Review by Ian Keogh
Jason Aaron starts this story brilliantly, opening with a bearded Peter Parker in the remnants of his Spider-Man costume having spent the past few months in the Cretacious era among the dinosaurs. He and Wolverine have been stranded in the past, and as Adam Kubert’s sample page shows, they’re not the happy couple of bedfellows. As near as Spider-Man can work out they’re approaching the time when the asteroid that wiped out the dinosaurs hit, and while he’s been scared to interact with the ape men already existing, Wolverine has been revelling in the brutality of a kill or be killed world.
They may be Avengers team-mates, but Wolverine has been so thoroughly established as a loner over the years that he reverts to type when the only Avenger left is Spider-Man, viewing him as a tedious and over-cautious nuisance when something needs doing. And plenty needs doing. Around two-thirds of the way through the maguffin is revealed, but until then Aaron and Kubert entertain us by alternately pitching Wolverine and Spider-Man against each other or combining them against a greater threat. This is via a lot of wacky concepts relying on the reader’s familiarity with the wider Marvel universe for maximum immersion.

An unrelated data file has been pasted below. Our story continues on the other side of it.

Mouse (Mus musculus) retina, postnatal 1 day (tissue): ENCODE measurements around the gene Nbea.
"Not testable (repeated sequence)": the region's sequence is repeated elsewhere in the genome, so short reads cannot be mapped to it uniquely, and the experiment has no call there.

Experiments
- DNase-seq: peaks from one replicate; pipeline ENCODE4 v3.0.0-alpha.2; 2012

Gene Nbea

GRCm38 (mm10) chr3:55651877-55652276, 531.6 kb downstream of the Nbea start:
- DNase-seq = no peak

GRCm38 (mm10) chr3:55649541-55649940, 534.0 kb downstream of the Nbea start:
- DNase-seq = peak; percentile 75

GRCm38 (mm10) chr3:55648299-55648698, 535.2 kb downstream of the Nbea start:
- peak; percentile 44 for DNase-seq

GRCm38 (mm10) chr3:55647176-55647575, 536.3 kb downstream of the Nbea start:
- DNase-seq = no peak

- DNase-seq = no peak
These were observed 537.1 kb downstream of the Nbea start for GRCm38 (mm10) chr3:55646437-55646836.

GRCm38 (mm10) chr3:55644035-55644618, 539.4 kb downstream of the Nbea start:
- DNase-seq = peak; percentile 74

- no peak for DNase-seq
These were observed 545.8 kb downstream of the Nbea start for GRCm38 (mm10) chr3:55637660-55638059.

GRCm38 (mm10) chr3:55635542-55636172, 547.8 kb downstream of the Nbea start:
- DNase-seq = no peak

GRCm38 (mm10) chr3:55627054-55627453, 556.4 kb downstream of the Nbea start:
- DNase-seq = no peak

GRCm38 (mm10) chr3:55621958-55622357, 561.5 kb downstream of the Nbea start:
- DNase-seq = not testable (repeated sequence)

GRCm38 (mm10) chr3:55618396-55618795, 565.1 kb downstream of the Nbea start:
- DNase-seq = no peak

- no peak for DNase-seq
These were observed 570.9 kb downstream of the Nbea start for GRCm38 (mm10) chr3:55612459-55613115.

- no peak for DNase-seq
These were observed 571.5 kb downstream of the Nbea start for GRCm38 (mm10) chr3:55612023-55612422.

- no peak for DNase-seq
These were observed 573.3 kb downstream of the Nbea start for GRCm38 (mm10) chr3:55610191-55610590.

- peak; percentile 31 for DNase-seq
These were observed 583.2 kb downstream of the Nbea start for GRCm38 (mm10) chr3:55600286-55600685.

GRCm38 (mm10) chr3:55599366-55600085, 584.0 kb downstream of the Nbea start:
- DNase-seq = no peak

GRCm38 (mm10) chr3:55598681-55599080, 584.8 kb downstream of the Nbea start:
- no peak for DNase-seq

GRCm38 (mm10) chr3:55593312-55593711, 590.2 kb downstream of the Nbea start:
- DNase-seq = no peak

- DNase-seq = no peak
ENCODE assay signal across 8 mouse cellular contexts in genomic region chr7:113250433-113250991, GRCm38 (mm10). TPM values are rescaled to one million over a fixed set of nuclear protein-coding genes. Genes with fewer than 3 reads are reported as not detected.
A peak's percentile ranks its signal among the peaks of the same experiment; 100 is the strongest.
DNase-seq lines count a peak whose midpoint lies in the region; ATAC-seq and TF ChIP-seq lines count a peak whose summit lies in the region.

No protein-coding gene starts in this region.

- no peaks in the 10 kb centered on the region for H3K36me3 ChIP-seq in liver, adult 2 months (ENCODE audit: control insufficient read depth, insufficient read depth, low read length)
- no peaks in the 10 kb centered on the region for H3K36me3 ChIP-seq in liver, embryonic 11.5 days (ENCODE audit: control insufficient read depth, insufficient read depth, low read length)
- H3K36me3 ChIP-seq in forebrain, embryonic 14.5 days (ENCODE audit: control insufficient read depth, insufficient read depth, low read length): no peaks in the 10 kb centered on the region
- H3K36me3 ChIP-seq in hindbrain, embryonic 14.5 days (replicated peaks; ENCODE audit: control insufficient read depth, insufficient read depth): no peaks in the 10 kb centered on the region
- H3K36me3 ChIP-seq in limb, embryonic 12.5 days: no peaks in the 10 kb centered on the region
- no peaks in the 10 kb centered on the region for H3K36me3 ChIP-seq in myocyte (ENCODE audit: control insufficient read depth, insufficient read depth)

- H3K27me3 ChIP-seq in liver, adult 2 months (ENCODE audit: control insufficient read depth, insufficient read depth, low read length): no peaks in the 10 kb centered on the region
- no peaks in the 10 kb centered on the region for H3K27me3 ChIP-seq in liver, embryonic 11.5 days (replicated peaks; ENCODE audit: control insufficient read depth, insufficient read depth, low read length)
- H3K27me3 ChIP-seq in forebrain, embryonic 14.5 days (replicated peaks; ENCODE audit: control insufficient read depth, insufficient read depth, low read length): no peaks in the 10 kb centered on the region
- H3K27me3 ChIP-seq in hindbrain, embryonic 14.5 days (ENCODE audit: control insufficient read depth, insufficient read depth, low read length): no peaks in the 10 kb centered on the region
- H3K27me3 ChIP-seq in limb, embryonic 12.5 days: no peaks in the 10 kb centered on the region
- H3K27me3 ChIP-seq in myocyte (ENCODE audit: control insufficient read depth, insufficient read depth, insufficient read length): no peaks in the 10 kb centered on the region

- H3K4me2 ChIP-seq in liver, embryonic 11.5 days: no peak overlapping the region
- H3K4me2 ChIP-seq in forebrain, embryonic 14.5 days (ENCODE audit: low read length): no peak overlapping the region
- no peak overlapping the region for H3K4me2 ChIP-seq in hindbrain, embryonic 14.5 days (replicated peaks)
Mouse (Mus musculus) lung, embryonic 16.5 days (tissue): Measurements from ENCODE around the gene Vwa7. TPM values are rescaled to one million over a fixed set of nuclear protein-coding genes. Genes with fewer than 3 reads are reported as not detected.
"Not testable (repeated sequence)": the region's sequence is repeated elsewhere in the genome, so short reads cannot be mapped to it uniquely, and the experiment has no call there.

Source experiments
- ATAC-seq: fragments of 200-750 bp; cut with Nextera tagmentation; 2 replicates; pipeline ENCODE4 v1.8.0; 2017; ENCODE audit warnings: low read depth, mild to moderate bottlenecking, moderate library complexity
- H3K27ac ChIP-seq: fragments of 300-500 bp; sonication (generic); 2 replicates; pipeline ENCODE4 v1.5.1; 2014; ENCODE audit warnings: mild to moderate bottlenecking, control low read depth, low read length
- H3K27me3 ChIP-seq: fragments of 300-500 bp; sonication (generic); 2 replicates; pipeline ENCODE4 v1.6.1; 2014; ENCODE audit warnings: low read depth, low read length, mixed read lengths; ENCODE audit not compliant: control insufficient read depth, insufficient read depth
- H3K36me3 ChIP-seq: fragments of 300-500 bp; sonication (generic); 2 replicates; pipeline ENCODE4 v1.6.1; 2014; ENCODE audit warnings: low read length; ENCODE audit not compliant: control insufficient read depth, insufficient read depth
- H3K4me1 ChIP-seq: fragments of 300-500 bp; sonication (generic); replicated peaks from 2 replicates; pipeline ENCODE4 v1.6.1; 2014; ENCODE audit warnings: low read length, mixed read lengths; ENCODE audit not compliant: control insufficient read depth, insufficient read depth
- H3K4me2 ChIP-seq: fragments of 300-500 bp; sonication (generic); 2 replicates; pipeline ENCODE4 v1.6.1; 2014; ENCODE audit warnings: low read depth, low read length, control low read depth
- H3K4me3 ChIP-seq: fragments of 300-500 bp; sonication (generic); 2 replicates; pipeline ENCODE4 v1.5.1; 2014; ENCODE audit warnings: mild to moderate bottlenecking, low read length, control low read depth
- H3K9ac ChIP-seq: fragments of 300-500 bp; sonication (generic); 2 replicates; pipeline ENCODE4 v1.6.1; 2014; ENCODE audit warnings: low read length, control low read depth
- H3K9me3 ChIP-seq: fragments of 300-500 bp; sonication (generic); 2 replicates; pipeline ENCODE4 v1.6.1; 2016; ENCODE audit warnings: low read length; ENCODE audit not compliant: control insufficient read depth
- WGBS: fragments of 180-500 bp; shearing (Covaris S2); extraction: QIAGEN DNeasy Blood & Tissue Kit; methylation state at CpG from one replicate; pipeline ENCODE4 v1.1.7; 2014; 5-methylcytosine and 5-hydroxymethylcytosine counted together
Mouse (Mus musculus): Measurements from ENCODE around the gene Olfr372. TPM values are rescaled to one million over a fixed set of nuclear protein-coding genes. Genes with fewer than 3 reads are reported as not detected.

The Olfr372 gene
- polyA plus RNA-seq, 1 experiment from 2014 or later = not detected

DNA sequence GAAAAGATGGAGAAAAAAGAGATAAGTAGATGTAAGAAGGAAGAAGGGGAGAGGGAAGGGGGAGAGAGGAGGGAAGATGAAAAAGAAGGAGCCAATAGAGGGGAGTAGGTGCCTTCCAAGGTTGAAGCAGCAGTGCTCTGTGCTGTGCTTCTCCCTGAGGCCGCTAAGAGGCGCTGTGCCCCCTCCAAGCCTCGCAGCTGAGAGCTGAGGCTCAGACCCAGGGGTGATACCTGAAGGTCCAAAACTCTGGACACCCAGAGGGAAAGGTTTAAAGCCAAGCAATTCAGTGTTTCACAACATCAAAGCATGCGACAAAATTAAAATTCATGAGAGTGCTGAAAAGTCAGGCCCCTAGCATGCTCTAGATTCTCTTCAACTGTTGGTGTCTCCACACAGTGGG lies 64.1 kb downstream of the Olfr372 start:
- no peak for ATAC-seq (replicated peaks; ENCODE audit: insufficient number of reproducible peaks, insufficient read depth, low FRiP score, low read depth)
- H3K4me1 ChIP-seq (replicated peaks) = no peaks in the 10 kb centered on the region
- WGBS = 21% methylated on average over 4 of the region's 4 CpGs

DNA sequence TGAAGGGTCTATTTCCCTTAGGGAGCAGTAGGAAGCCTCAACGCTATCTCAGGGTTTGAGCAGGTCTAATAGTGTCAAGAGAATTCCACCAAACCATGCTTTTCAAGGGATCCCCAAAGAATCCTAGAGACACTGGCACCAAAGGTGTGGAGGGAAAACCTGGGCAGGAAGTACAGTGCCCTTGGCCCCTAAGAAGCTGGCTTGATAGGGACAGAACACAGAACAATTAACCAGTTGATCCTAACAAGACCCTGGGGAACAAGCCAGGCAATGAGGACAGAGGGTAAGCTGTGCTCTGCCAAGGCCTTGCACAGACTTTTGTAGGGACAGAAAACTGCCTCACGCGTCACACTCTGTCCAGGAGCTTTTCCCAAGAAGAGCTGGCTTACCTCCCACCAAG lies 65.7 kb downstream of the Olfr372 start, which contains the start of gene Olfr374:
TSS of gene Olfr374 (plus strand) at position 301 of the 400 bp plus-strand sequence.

Kubert varies his style over the assorted landscapes, reflecting either the era or the genre, the most obvious and contrasting example being when each of the lead characters finds themselves encountering the other as a teenager. Kubert gives a line perfect rendition of his brother’s style on Origin, and then also nods to Steve Ditko. Alternate versions of what we know are the stock in trade here, and Kubert’s imaginative in supplying them.
Everything presented is surface as the plot keeps skimming away somewhere else, but the creativity of both creators is on display. Aaron throws out one goofy idea after another and Kubert busts a gut designing what’s in the scripts. There’s a solution to everything, with Aaron conscientiously ensuring some of the stranger ideas are at least hinted at in the closing pages, and he also uses the maguffin to set up a plot for Wolverine and the X-Men.
There’s no great depth to Astonishing Spider-Man and Wolverine, but it’s a lot of fun.